130,000 seedlings take root in Waterfall fire burn area
Appeal Staff Writer
The U.S. Forest Service expects 130,000 new residents to implant themselves in the hills damaged by the Waterfall fire two years ago. They aren’t looking for much – a clear patch of ground, a little sunlight and a chance to take root.
On Monday, crews contracted by the Forest Service began planting pine tree seedlings in burn areas covering 435 acres from Kings Canyon to Washoe Valley. The crew, that can plant up to 18,000 seedling in a day depending on the terrain, planted what could have been the 40,000th tree Wednesday in North Carson City.
The total cost to transplant the trees is $200,000 Planting is expected to take two weeks.
“When you don’t have trees, you lose a solid watershed. Secondly it supports wildlife habitat and finally its aesthetics,” said Franklin Pemberton, Forest Service public affairs officer. “We are the backdrops for the capital city so it needs to look good.”
The Forest Service keeps a frozen storage of seeds for every region of forest in the country. Immediately following the fire, 100,000 Jeffrey Pine and 30,000 Ponderosa Pine seeds were planted at nurseries in California and Oregon.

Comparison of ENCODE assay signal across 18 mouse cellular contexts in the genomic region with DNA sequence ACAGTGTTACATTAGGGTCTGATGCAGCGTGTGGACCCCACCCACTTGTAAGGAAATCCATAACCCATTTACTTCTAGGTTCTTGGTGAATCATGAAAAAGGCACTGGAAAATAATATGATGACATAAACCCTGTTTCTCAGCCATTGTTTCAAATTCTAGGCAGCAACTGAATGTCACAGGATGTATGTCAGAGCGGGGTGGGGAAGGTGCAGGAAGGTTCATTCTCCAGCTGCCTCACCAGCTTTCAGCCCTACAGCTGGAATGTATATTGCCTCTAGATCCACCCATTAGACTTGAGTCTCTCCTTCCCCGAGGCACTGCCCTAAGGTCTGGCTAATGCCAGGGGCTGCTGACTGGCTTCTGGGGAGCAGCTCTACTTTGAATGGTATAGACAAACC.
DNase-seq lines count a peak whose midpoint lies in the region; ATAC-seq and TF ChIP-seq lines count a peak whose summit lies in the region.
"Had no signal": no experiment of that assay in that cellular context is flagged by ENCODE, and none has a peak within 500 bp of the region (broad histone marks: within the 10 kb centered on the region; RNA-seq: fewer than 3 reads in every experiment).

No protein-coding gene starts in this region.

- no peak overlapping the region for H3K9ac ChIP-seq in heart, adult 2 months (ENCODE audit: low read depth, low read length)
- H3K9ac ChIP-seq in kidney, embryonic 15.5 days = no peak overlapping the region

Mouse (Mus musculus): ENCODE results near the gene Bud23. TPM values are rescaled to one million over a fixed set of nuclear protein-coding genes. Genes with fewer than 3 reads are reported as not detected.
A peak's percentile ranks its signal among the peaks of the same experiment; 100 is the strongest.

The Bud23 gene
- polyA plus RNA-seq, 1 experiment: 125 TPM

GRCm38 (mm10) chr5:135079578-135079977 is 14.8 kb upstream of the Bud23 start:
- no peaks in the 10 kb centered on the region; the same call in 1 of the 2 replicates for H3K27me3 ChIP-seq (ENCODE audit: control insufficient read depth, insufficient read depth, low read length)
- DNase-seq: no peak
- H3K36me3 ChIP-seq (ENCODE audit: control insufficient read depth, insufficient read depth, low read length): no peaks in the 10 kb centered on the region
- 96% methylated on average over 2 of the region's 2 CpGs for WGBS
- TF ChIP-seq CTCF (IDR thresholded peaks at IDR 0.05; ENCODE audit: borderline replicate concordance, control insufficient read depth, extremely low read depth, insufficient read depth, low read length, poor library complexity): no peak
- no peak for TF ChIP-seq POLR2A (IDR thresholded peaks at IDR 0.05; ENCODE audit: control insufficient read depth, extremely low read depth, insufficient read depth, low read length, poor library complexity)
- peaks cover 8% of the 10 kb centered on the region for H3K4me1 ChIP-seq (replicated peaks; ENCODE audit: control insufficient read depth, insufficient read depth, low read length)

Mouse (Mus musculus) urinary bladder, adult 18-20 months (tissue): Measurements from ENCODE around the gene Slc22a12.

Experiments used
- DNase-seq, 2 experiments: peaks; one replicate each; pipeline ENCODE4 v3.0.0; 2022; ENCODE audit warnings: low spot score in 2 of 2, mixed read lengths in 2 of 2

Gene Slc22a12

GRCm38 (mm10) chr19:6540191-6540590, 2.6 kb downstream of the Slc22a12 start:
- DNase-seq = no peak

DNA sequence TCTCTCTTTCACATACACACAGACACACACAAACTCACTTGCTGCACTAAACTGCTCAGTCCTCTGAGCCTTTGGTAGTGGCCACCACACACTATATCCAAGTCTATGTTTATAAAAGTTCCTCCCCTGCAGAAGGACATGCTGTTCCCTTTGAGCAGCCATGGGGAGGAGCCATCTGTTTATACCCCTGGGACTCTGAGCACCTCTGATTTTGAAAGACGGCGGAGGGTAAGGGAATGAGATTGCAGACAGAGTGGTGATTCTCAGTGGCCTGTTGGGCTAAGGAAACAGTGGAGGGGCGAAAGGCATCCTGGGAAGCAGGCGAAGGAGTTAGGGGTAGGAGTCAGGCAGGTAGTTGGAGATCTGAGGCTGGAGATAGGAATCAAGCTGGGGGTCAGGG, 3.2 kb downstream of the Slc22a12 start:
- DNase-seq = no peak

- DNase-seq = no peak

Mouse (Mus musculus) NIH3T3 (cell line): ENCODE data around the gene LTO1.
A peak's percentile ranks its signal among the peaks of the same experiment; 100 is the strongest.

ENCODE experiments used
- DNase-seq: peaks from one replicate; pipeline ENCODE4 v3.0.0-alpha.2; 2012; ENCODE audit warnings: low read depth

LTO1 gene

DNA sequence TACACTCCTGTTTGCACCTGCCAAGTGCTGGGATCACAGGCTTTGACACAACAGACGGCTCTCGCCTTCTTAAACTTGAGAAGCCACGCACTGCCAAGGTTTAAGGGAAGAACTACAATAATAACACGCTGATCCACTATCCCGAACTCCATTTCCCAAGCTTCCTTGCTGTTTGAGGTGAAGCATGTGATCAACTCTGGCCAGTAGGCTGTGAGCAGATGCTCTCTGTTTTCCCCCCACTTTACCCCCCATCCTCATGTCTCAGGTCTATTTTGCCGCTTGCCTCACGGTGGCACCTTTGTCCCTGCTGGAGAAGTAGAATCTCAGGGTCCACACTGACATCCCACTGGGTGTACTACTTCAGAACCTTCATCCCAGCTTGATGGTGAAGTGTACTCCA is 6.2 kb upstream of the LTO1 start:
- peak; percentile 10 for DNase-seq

Now that the seedlings are strong enough to be transplanted, a 27-person crew from MQ Reforestation of Horseshoe Bend, Idaho, has been contracted to plant the seedlings. The crew had to wait for the soil temperature to be 40 degrees before planting the trees.
“We have to have professional crews do it because we do inspections to make sure the trees are planted correctly for the best chance of survival,” Pemberton said.
Lead inspector Sharon Chase, of Horseshoe Bend, has been restoring forests for more than 25 years.
“We check to make sure there is a two-foot scalp around the trees and that there are a certain number of trees in a 16.6-foot area,” Chase said.
Once the trees are planted, each is fitted with a protective plastic tube designed to create a micro-environment and regulate the flow of water and heat to the plant.
“We don’t want a park look. We want it to look like a forest, we want to plan it to look random,” Pemberton said.
Homeowner Lee Carter, whose Wagon Wheel Road home sits 100 feet from the reforestation area, said he is glad to see the city and Forest Service working to rehab the area.
“They have gotten rid of the burned out trees, cleared the brush and now the new ones are going in,” Carter said. “I think this is wonderful. The Forest Service and the firefighters have just been amazing through all of this.”
• Contact reporter Jarid Shipley at email@example.com or 881-1217.